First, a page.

“And the Lord God said, ‘Behold, the man is become as
one of us, to know good and evil: and now, lest he put forth
his hand, and take also of the tree of life, and eat, and
live forever, we must send him forth.’ Therefore the
Lord God sent him forth from the garden of Eden, to till
the ground from whence he was taken.”
— The Conclave Bible, Datalinks
The fifth-tier Longevity Vaccine would deliver what most people would think of as clinical immortality. It greatly retards the aging process. And, by doing so, it allows people to functionally enjoy eternal youth while having no expectation of death by what would traditionally be considered natural causes.
The Clinical Immortality secret project, based on Matter Editation and demonstrated in this video, means something rather different. It is now possible to be literally, physically immortal. With this technology and enough energy at one’s disposal, a person’s pattern can always be perfectly regenerated. That holds even if the atoms that currently make up a person are completely obliterated in an antimatter reaction or tossed into a black hole. As long as CEO Morgan is right about nothing being able to transcend its smallest elements, then as long as society continues to exist, this project really does represent the final conquest of death.
In that light, it’s worth considering the fact that the video isn’t edited so as to treat this as a purely positive advance. It would have been easy to have this video show a person die and then be miraculously reassembled and arise from a pod. Then everyone celebrates and it would be obviously a wonderful thing.
Instead, we get a Bible quote whose most straightforward reading is that God, for whatever reason, explicitly did not want humanity to eat from the tree of life. All the while, the visuals are of a futuristic facility that looks something like a temple or refuge. At the very least, the hallways have no obvious purpose. But then, in the inner sanctum, we do not see anything we’d recognize as a person. Instead, we see a brain, a pair of eyes, and a spinal column sitting largely inert in a jar, complete with ominous red lights and a disconcerting sound effect.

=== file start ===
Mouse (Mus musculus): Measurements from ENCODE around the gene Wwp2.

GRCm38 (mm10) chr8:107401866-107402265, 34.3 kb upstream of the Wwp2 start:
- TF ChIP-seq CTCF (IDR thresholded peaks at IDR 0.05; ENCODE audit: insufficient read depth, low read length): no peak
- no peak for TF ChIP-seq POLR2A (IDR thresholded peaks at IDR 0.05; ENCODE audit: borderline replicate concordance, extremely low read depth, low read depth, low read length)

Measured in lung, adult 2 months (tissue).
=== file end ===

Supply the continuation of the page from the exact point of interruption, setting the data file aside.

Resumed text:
According to the comments on the linked YouTube video, it is clear that many people are misreading this video. In the full context of SMAC, the attentive player will know by know that having brains in jars and feeding them arbitrary sensory experience has been possible since the fourth-tier Bioenhancement Center. And uploading minds to computers has been possible at least since the invention of Digital Sentience on the tenth tier of the technology tree.
I believe the best interpretation of this video is that this facility has just begun the process of regenerating a person. The best evidence in favor of this theory comes from the screen readouts in the background. One of these appears to show a rough image of a person’s upper body in an X-Ray style. And when the red light comes on, almost all of the background details are obscured save for this image on the lower left, which proves that it was important.
Presumably the change to the red light indicates that the active copy of the person in question has just been terminated and a replacement is required. For speed and convenience, base copies of the brain, eyes, and spine are built early and kept in a suspended state. Now the process is about to begin, in which a brand-new body will be assembled around the cached components along the lines of the nearby readout. Once it’s done, it will be sent back out into the world from this individual’s personal temple, retracing the camera’s path down the hallway.
The primary gameplay effects of this advance are to double the faction’s votes in U.N. Council elections and grants two free talents to every base. It’s interesting to note that this is reminiscent of the Peacekeepers’ factional bonuses. Thematically, this echoes nicely when we recall that Lal was the Chief Medical Officer aboard the Unity. Medical advances have consistently been tied fairly tightly to the well-being of the populace. And this effect stretches to the very end of the profession of medicine, itself.
The mechanical effect of all these bonus talents is quite substantial. With few exceptions, the only previous source of talents had been Psych spending. But now, in the late-game, it’s possible to get a bunch of talents for free. When that’s coupled with the better value on specialists that produce Psych (compared to the early-game Doctors), this makes Golden Ages much more common at the end of the game. Which, among other things, lightens the tone of the late game. From the player’s perspective, if the population of all of his bases are wildly happy, things can’t be going too badly.